Cheshire Cat, Echo and Dorian Grey
Gestalt for a museum (of modern art)
A visual essay

To view essay on Yumpu click:

Gestalt for a museum (of modern art)

This gestalt is based on the mix of characters in three ‘grand narratives’. Echo and Narcissus, Alice and The Cheshire Cat from Alice in Wonderland and Dorian in The Picture of Dorian Gray. In all of these stories plays the concept of mirroring a central role. Narcissus in love with his own reflection. Echo can only echo. Alice falls through the mirror and meets the Cheshire Cat who replies in riddles, changes his shape or color and can partially or completely disappear. And finally, Dorian Gray, whose excesses and debaucheries leave behind physical traces on his painted portrait, but does not affect his real face.

Echo is in love with the Cheshire Cat. This in turn is in love with his own reflection. However, he did not realize that his reflection is not keeping pace with its own excesses. The face before the mirror turns into a “sacred monster”. The face in the mirror is always enjoyable. The cries he utters are out of admiration for repeats itself by Echo. The Cheshire Cat thinks the mirror back talking with a loving voice.

The contemporary museum is - simply put - mainly in conversation with ‘art’ in the form of what living artists produce and what is written about dead artists. The audience is witness to this dialogue between art and institute
and tries occasionally to throw a word in between. These words will be heard only if they are a reflection of this dialogue.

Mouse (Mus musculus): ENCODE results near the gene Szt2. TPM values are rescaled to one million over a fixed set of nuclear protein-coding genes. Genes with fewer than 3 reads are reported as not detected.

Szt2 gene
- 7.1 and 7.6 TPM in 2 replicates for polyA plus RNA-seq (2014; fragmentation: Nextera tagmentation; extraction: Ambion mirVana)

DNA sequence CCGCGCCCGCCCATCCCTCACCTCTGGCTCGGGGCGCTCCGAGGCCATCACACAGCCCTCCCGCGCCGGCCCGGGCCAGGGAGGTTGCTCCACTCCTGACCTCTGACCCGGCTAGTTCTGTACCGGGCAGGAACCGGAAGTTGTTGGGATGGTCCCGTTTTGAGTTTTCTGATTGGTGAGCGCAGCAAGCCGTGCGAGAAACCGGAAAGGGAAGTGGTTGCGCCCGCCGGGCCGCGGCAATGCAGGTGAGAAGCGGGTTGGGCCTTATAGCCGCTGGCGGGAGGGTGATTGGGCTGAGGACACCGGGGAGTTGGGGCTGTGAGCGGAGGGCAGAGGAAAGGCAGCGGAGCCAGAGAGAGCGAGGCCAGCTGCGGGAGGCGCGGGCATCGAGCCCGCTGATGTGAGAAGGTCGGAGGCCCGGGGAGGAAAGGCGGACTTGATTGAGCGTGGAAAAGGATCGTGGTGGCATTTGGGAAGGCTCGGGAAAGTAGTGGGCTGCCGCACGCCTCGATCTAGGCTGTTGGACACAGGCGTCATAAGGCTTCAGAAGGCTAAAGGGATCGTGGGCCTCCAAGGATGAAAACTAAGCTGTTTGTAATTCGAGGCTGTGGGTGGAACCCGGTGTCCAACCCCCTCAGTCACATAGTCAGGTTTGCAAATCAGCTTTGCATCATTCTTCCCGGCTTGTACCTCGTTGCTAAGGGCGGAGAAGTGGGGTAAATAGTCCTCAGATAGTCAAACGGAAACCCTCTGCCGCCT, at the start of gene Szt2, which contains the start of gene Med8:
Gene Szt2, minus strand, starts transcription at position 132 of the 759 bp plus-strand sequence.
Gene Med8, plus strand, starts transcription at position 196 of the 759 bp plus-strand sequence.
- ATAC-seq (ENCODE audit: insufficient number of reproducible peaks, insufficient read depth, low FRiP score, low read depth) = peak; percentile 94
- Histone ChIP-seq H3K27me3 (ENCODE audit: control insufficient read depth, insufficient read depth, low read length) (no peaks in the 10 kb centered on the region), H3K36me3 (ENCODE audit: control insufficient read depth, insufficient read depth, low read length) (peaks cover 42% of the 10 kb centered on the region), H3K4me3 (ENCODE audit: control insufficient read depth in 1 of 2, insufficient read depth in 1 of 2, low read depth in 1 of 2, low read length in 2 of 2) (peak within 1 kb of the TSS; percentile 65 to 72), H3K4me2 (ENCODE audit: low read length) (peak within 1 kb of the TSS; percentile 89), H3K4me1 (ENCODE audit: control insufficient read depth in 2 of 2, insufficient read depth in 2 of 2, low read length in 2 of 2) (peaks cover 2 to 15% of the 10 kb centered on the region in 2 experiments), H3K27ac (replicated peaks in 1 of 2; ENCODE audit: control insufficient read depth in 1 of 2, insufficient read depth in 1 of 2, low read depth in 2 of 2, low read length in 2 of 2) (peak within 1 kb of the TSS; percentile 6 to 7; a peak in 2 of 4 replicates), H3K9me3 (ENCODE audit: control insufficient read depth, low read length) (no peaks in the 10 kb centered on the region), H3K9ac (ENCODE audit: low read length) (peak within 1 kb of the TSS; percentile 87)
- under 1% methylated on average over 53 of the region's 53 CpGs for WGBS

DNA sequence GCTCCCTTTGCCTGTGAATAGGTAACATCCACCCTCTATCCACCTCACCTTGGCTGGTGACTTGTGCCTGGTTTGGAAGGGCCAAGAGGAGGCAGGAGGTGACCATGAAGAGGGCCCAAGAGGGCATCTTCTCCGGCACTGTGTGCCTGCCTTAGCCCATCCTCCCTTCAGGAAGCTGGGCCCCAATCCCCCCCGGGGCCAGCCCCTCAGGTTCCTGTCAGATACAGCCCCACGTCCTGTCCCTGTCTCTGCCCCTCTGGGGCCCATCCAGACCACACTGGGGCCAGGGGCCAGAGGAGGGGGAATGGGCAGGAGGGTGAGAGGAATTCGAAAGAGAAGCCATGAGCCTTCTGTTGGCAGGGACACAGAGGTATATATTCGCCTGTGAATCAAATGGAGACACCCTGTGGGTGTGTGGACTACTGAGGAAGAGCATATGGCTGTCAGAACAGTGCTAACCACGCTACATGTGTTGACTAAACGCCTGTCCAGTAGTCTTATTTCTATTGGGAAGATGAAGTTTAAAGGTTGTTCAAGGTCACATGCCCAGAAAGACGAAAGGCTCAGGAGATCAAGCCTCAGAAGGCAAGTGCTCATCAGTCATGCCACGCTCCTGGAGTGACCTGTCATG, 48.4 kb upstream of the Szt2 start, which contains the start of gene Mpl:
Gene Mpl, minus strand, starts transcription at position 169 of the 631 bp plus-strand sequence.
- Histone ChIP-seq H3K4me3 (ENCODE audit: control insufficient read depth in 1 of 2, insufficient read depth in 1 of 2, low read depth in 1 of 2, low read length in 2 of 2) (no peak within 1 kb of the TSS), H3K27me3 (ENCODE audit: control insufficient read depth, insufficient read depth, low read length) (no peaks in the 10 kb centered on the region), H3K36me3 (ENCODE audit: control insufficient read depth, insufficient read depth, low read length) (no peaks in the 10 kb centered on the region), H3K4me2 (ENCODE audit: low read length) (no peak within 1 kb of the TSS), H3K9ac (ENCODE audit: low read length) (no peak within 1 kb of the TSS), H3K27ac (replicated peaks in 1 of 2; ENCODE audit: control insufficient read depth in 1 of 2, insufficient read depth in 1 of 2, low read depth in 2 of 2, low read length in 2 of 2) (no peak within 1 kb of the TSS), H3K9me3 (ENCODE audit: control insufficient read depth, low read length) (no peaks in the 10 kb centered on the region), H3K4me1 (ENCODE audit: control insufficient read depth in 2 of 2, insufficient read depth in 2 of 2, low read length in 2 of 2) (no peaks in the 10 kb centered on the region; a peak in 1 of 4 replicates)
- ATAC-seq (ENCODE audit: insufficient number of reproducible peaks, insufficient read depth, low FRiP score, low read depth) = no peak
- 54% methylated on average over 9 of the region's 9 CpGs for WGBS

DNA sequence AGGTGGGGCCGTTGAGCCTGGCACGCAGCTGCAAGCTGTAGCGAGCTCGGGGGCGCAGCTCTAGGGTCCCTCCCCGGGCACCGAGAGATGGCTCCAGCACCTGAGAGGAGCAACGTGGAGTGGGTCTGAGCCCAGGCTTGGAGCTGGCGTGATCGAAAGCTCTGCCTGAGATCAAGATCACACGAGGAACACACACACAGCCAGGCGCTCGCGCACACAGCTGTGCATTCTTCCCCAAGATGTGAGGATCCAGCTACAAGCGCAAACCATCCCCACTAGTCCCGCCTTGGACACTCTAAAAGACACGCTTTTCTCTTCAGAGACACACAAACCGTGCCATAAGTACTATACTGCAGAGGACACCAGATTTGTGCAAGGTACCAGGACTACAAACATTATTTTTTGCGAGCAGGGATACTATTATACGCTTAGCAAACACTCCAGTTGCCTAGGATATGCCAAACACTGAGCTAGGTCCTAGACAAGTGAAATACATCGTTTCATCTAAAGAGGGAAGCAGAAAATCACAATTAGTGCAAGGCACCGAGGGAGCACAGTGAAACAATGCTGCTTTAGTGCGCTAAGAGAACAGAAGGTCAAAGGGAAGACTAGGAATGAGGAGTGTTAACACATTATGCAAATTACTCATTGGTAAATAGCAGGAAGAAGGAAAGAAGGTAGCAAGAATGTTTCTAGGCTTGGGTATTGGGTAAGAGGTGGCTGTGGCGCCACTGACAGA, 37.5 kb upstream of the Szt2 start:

Cheshire Cat, Echo and Dorian Grey

The Cheshire Cat is a fictional cat appearing in Lewis Carroll’s Alice’s Adventures in Wonderland. Alice first encounters it at the Duchess’s house in her kitchen, and then later outside on the branches of a tree, where it appears and disappears at will, engaging Alice in amusing but sometimes vexing conversation. The cat sometimes raises philosophical points that annoy or baffle Alice. It does, however, appear to cheer her up when it turns up suddenly at the Queen of Hearts’ croquet field, and when sentenced to death baffles everyone by making its body disappear, but its head remain visible, sparking a massive argument between the executioner and the King and Queen of Hearts about whether something that does not have a body can indeed be beheaded.
At one point, the cat disappears gradually until nothing is left but its grin, prompting Alice to remark that she has often seen a cat without a grin but never a grin without a cat. It is this unusual disappearing act for which most people remember Cheshire Cat.

One day when Narcissus was out hunting stags, Echo stealthily followed the handsome youth through the woods, longing to address him but unable to speak first. When Narcissus finally heard footsteps and shouted “Who’s there?”, Echo answered “Who’s there?” And so it went, until finally Echo showed herself and rushed to embrace the lovely youth. He pulled away from the nymph and vainly told her to leave him alone. Narcissus left Echo heartbroken and she spent the rest of her life in lonely glens, pining away for the love she never knew, until only her voice remained.

The Picture of Dorian Gray The novel tells of a young man named Dorian Gray, the subject of a painting by artist Basil Hallward. Basil is greatly impressed by Dorian’s physical beauty and becomes strongly infatuated with him, believing that his beauty is responsible for a new mode in his art. Talking in Basil’s garden, Dorian meets Lord Henry Wotton, a friend of Basil’s, and becomes enthralled by Lord Henry’s world view. Espousing a new kind of hedonism, Lord Henry suggests that the only thing worth pursuing in life is beauty, and the fulfilment of the senses. Realising that one day his beauty will fade, Dorian cries out, wishing that the portrait Basil has painted of him would age rather than himself. Dorian’s wish is fulfilled, subsequently plunging him into a series of debauched acts. The portrait serves as a reminder of the effect each act has upon his soul, with each sin being displayed as a disfigurement of his form, or through a sign of aging.